The Australian Information Industry Association's (AIIA) Victorian chair has hit out at critics of the state's eServices panel, pointing to their dwindling numbers as indicators of the program's turnaround.
Russell Yardley told iTnews that when the Victorian Government attempted to consolidate the panel in July, he received 71 complaints from IT services firms affected by the changes within the first three days.
Yardley said he referred 43 of the complaints to the state's IT Minister Gordon Rich-Phillips at the time.
The number of complaints forced the State Government to abandon its consolidation plans for the panel, instead doubling the number of firms to 368.
Up to nine IT services firms remained aggrieved by the new panel arrangement, mostly because they had allegedly not been approved to bid for government work they deemed within their areas of specialisation.
However, the backlash this time was comparatively smaller and less severe than in July.
“More than two weeks after the emails of success and unsuccessful companies were sent [for the revised panel of 368 firms], I have three cases of strong complaint and a further six or eight complaints of companies not happy with their selection of categories,” Yardley said.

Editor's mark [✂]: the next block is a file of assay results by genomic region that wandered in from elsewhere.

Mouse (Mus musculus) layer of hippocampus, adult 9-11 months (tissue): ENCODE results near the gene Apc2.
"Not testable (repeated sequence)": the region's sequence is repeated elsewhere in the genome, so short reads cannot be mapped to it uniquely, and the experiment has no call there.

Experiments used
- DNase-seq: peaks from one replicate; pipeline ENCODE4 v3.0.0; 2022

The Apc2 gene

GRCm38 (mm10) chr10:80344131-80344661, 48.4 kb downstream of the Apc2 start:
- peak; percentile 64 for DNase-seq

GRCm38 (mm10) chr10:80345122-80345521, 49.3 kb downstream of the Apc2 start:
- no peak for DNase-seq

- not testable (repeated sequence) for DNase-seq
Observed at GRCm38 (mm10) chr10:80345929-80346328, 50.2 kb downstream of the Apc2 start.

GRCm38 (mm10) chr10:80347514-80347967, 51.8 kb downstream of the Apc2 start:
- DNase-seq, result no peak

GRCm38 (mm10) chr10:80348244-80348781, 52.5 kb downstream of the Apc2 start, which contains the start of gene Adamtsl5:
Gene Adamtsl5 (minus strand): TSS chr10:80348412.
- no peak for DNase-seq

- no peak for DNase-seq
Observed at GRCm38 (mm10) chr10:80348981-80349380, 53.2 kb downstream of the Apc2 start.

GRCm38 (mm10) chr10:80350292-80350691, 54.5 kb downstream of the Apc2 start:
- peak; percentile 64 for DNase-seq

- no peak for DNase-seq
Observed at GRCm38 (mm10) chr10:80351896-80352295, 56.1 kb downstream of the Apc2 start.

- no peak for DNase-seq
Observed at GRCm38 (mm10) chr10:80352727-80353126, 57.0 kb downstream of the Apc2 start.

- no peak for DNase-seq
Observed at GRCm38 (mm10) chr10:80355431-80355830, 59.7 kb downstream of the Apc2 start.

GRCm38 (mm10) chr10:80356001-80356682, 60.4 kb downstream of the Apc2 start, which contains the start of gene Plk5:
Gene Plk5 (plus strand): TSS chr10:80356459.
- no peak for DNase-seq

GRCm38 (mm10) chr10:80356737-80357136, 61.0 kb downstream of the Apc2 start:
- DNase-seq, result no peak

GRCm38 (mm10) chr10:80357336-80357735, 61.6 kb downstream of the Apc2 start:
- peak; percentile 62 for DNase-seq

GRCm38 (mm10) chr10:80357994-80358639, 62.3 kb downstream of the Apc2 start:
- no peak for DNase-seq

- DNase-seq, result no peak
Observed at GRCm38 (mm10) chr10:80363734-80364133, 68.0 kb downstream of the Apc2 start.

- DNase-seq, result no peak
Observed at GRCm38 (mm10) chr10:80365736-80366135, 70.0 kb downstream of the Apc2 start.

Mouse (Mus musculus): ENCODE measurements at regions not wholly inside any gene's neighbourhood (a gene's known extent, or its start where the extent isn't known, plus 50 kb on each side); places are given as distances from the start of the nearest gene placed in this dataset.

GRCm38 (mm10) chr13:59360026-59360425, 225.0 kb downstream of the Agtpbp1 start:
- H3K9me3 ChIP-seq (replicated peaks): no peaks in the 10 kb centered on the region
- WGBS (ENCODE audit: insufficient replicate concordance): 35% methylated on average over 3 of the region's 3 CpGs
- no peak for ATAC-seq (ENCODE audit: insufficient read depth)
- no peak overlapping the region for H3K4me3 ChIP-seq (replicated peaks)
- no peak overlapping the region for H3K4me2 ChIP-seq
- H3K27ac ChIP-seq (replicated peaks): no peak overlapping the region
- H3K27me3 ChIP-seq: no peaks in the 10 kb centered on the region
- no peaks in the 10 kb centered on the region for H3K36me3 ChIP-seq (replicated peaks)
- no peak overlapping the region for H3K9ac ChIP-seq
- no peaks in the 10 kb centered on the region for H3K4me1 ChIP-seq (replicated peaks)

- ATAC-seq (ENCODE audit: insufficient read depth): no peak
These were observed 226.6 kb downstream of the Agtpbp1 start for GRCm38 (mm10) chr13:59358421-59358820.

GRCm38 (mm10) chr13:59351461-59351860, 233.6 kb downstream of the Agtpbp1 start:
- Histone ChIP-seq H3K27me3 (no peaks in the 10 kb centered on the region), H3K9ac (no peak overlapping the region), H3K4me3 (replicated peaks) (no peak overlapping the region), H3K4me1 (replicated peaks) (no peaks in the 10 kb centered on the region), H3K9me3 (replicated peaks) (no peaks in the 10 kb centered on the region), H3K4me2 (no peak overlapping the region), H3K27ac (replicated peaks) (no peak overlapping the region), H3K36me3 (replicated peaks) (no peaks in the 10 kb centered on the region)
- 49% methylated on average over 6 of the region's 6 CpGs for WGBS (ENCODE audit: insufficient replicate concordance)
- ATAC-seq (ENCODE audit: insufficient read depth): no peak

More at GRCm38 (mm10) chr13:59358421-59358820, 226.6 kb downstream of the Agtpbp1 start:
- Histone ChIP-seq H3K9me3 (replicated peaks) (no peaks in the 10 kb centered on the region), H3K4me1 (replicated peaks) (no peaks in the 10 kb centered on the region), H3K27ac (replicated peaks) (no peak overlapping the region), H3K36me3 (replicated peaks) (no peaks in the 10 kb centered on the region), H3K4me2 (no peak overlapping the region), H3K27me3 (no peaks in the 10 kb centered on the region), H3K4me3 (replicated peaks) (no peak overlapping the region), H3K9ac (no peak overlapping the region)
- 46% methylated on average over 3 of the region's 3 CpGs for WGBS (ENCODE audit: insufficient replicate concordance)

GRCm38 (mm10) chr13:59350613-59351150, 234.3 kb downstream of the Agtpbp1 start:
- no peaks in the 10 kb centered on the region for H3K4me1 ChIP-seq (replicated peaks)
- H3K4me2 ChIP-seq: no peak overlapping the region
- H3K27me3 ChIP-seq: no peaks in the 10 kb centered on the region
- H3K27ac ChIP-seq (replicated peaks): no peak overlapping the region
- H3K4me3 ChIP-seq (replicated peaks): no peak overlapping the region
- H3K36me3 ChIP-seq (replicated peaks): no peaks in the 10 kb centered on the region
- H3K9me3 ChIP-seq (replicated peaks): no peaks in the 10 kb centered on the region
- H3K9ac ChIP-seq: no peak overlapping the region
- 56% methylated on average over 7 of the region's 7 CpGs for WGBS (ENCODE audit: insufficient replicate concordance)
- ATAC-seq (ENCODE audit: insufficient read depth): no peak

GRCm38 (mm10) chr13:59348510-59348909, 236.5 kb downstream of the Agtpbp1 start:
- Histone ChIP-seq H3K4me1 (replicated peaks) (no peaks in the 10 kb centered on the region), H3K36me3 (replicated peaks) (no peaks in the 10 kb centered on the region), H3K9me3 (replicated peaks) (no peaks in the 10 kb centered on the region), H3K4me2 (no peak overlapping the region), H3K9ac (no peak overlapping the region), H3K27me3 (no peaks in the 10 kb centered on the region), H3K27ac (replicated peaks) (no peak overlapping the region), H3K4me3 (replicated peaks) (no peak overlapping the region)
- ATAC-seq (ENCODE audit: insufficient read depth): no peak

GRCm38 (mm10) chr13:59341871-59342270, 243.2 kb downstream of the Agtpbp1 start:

Yardley conceded there are still "problems" with the processes underpinning the eServices panel - such as the debriefing of unsuccessful candidates. But he said that a joint industry-government working party is tasked with resolving them.
“I am one of the four industry representatives on that working party and very confident that this approach will achieve the best outcome for industry and the Government," he said.
A draft report by the working party is due by March next year and a final report by the end of May 2012.
The working party comprises eight members - four from government and four from industry. The three industry representatives (aside from Yardley) are:
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